The maid, in the hall, with the champagne!
That is how Wadsworth the butler greets us, and the six guests who each received a mysterious invitation, as we enter Boddy Manor. Most, if not all of us, will be familiar with Miss Scarlett, Professor Plum, Mrs Peacock, Reverend Green, Mrs. White and Colonel Mustard, the protagonists of the now 70-year-old board game, Cluedo, on which this play is based; and now we get to meet them in the flesh.
They arrive in time for dinner, but the staff are acting strangely, and the evening soon comes to an unforeseen halt, as a body is discovered in the study. But… who was it that brought the evening to its arresting conclusion?
The script by Sandy Rustin, based on Jonathan Lynn’s original screenplay, is full of clever nods to the board game, snappy one liners, amusing pop culture references and expertly timed pauses. Director Mark Bell manages this fast-paced script and energetic company well, and his experience with The Play That Goes Wrong shines through as he brings just enough order to this chaotic dinner party.
I had wondered how the designer, David Farley, would incorporate the idea of the different rooms into the set without making it feel clunky or forced, but the folding walls and passageways built into the set were really well thought out. More than that though, he has truly managed to evoke that excitement you get when you unfold the Cluedo board and get ready to play the game. I loved the whole look! Together with Warren Letton’s lighting design, this makes Boddy Manor an inviting place to visit.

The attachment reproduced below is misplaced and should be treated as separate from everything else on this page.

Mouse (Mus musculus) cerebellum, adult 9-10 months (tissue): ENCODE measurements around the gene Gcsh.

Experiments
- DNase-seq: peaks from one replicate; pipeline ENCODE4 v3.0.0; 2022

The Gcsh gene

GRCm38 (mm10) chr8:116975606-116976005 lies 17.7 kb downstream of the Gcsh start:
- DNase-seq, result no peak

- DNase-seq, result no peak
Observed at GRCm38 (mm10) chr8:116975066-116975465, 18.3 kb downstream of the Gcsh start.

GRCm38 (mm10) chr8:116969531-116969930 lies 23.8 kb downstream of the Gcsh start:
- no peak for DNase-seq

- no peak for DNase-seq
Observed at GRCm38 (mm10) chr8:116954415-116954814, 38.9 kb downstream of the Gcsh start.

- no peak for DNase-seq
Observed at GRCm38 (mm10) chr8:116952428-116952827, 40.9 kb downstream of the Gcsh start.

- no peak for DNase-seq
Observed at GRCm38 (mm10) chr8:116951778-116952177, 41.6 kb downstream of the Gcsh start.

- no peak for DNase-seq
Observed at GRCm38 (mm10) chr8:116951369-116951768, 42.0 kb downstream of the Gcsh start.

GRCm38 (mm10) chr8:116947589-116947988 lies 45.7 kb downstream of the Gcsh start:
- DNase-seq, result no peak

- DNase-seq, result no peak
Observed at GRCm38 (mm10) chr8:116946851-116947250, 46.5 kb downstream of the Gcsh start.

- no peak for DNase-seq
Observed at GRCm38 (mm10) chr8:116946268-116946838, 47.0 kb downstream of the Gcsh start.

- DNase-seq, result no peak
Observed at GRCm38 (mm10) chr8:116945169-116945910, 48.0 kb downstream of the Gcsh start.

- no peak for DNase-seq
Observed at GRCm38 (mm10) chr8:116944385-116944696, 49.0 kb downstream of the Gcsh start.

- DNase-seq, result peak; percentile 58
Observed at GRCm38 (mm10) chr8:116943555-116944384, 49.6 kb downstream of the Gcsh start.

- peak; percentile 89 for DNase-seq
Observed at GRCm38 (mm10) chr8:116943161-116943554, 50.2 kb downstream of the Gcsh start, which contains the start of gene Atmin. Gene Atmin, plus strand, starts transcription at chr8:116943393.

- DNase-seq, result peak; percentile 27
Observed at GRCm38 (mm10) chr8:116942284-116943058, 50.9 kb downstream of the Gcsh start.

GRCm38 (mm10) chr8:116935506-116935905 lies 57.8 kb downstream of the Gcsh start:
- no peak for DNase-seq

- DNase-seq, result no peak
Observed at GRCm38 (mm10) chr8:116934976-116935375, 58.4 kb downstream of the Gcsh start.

Anna Healey, the movement director, has also created her fair share of magic, helping the actors to build their characters and also ensuring their safe… and hilarious… movement around the stage. Simply brilliant! And while it looks effortless, I can only image the work that went into this.
The cast have tackled this play with joy and have fully leaned into the spoof-whodunnit feeling with enthusiasm, not taking themselves too seriously, and cheekily engaging with the audience whenever appropriate. The eight key players and two busy ensemble members constantly feed off one another’s energy. You could argue that it gets a little over the top and a bit shouty in places, but ultimately, that seems to echo the spirit of the play.
This is a true ensemble piece: every role weaves seamlessly with the others and everyone played their part in making this show a success. Having said that, special mention must go to Jean-Luke Worrell who stole nearly all of his scenes with his wit and timing, and who deservedly received the only mid-show applause of the night.
So, was it Miss Scarlett with the revolver in the dining room, or Professor Plum with the lead pipe in the library…? Well, you’ll have to book your tickets to find out!
Cluedo continues at the Lyceum Theatre in Sheffield until Saturday 28th May 2022. Information and tickets can be found here: https://www.sheffieldtheatres.co.uk/events/cluedo Accessible performances are available. Following this production, Cluedo continues to tour the UK until the end of July. Information about the tour can be found here: https://www.cluedostageplay.com/
Reviewer: Jo Tillotson
Reviewed: 23rd May 2022
North West End UK Rating: ★★★★